Many diseases are associated with a change in the distribution of diffusible ions at the cell or tissue level. These diseases can profitably be studied by X-ray microanalysis. This technique for the study of ion distribution requires the use of cryoprepared specimens. Analysis at low or medium resolution can be carried out on thick or semi-thick cryosections, or on frozen-hydrated or freeze-dried embedded bulk samples. Such analyses are particularly useful in the initial stages of an investigation, or when many data from a large number of samples have to be acquired. Quantitative analysis is then usually carried out with the peak-to-local background method: by taking the background in the same energy range as the characteristic peak, an intrinsic correction for absorption of X-rays within the sample is made. X-ray microanalysis of cultured cells prepared by freeze-drying can also be carried out in this way. Analysis at high resolution has to be carried out on thin sections: cryosections, or sections of freeze-substituted or freeze-dried embedded tissue. For the latter type of specimens, the use of low-temperature embedding methods may have important advantages. Quantitative analysis of thin sections is carried out by the established continuum method.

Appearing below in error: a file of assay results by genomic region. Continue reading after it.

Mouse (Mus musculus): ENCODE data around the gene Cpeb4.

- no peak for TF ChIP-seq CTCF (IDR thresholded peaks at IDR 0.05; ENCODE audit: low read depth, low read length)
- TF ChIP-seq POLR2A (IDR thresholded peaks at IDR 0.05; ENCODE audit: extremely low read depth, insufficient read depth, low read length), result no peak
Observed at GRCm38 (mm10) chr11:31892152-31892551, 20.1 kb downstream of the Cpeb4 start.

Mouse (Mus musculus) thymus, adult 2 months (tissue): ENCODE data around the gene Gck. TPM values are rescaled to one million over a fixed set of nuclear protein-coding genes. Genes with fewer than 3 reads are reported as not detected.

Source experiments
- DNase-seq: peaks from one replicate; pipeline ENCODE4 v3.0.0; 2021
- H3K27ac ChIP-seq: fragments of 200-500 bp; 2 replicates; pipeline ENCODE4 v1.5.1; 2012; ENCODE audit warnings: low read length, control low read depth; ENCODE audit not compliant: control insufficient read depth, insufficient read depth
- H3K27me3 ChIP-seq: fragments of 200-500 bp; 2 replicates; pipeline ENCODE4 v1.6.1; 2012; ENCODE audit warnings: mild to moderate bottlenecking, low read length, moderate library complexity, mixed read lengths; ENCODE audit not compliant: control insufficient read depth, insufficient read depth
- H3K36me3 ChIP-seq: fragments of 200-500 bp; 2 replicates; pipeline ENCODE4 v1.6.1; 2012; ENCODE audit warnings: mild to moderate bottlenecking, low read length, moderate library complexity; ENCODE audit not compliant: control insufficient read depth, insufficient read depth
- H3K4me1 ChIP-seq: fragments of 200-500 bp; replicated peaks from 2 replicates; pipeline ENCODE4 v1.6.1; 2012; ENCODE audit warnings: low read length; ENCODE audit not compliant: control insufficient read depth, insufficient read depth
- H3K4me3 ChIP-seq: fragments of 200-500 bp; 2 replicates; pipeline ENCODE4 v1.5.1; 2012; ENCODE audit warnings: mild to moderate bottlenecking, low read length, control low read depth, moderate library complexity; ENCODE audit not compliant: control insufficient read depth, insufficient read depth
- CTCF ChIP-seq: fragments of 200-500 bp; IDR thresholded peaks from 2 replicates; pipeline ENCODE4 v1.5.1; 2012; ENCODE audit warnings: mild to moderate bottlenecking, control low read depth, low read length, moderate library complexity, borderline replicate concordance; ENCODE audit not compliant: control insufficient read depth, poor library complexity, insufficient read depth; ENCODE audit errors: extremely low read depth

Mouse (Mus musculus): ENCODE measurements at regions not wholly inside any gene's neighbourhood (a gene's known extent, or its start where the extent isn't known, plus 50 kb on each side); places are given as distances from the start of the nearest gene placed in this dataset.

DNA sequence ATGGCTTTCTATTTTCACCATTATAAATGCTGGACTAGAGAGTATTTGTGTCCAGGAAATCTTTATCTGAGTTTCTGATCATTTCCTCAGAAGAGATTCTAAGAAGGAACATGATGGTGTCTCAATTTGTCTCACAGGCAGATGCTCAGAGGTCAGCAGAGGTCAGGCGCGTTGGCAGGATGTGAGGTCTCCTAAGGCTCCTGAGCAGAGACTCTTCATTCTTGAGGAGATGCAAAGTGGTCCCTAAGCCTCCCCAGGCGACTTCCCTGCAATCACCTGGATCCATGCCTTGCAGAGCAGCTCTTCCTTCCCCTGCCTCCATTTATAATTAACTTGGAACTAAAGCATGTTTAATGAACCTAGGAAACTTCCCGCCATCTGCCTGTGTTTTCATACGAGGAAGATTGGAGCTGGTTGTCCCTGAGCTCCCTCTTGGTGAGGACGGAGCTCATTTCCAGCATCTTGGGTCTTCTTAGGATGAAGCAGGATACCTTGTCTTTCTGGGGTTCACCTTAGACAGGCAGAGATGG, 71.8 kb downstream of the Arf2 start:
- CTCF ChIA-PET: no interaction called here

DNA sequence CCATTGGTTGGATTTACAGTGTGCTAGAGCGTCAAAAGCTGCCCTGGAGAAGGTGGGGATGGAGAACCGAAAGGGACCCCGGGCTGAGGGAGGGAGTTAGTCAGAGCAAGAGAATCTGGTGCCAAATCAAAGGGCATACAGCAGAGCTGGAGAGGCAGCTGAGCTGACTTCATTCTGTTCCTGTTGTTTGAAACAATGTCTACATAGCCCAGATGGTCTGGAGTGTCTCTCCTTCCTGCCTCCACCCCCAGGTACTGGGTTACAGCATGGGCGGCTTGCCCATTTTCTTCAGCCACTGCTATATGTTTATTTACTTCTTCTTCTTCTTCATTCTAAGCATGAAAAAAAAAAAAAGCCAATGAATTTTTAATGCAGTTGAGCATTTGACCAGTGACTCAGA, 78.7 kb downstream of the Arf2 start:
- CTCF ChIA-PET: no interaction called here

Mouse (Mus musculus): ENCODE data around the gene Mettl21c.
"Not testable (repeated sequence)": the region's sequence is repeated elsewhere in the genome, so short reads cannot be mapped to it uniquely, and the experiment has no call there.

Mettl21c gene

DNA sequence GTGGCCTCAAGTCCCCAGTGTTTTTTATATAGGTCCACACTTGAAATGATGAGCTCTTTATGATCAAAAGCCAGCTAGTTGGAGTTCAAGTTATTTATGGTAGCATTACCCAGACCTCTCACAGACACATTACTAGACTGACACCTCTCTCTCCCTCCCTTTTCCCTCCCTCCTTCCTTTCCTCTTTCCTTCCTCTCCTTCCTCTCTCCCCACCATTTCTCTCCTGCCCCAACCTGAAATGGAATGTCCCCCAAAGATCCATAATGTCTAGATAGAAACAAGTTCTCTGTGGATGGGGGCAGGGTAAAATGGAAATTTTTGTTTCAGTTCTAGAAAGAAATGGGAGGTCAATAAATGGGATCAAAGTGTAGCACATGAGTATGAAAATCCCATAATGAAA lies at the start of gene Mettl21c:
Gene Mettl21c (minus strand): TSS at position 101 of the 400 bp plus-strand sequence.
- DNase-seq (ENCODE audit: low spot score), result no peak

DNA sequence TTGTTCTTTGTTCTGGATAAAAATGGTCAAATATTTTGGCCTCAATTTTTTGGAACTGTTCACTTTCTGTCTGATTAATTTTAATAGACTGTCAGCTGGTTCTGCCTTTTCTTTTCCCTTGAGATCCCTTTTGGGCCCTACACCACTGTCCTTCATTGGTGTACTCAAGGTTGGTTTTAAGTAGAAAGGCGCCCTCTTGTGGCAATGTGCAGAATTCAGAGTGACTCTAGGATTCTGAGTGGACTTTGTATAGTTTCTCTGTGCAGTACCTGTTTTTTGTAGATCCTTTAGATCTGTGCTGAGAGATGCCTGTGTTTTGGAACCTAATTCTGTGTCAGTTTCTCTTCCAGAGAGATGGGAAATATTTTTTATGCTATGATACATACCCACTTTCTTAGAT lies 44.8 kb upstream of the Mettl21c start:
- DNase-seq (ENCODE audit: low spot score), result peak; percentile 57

Wróblewski, Romuald; Wroblewski, Joanna; and Roomans, Godfried M.
"Low Temperature Techniques in Biomedical Microanalysis,"
Scanning Microscopy: Vol. 1
, Article 37.
Available at: https://digitalcommons.usu.edu/microscopy/vol1/iss3/37